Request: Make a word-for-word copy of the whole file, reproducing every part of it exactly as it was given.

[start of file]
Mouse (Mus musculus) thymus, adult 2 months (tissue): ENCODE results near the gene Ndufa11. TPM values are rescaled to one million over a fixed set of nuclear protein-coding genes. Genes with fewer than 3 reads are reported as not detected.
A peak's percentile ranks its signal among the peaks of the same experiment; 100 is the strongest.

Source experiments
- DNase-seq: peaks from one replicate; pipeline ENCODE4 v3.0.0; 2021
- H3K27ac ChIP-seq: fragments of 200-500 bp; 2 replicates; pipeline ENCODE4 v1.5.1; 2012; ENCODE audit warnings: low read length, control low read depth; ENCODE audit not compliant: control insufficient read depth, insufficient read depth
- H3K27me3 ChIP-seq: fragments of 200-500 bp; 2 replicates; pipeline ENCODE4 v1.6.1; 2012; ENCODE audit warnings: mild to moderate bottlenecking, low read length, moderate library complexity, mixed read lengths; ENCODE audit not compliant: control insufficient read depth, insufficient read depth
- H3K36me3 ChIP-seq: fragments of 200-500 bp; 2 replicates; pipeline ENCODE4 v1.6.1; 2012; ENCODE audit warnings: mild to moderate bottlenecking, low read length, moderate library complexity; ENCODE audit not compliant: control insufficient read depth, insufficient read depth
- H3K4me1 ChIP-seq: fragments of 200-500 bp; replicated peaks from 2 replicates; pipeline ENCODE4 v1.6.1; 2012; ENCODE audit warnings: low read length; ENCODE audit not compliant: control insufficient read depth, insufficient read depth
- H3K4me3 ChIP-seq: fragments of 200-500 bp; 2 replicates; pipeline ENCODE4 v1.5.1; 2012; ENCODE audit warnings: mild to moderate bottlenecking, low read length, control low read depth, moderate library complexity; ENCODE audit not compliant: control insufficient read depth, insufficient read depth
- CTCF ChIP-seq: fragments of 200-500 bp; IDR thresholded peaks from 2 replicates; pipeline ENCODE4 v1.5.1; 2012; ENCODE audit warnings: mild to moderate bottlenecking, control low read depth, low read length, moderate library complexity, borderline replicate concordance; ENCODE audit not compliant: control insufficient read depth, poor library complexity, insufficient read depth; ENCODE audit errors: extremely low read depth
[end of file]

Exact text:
Mouse (Mus musculus) thymus, adult 2 months (tissue): ENCODE results near the gene Ndufa11. TPM values are rescaled to one million over a fixed set of nuclear protein-coding genes. Genes with fewer than 3 reads are reported as not detected.
A peak's percentile ranks its signal among the peaks of the same experiment; 100 is the strongest.

Source experiments
- DNase-seq: peaks from one replicate; pipeline ENCODE4 v3.0.0; 2021
- H3K27ac ChIP-seq: fragments of 200-500 bp; 2 replicates; pipeline ENCODE4 v1.5.1; 2012; ENCODE audit warnings: low read length, control low read depth; ENCODE audit not compliant: control insufficient read depth, insufficient read depth
- H3K27me3 ChIP-seq: fragments of 200-500 bp; 2 replicates; pipeline ENCODE4 v1.6.1; 2012; ENCODE audit warnings: mild to moderate bottlenecking, low read length, moderate library complexity, mixed read lengths; ENCODE audit not compliant: control insufficient read depth, insufficient read depth
- H3K36me3 ChIP-seq: fragments of 200-500 bp; 2 replicates; pipeline ENCODE4 v1.6.1; 2012; ENCODE audit warnings: mild to moderate bottlenecking, low read length, moderate library complexity; ENCODE audit not compliant: control insufficient read depth, insufficient read depth
- H3K4me1 ChIP-seq: fragments of 200-500 bp; replicated peaks from 2 replicates; pipeline ENCODE4 v1.6.1; 2012; ENCODE audit warnings: low read length; ENCODE audit not compliant: control insufficient read depth, insufficient read depth
- H3K4me3 ChIP-seq: fragments of 200-500 bp; 2 replicates; pipeline ENCODE4 v1.5.1; 2012; ENCODE audit warnings: mild to moderate bottlenecking, low read length, control low read depth, moderate library complexity; ENCODE audit not compliant: control insufficient read depth, insufficient read depth
- CTCF ChIP-seq: fragments of 200-500 bp; IDR thresholded peaks from 2 replicates; pipeline ENCODE4 v1.5.1; 2012; ENCODE audit warnings: mild to moderate bottlenecking, control low read depth, low read length, moderate library complexity, borderline replicate concordance; ENCODE audit not compliant: control insufficient read depth, poor library complexity, insufficient read depth; ENCODE audit errors: extremely low read depth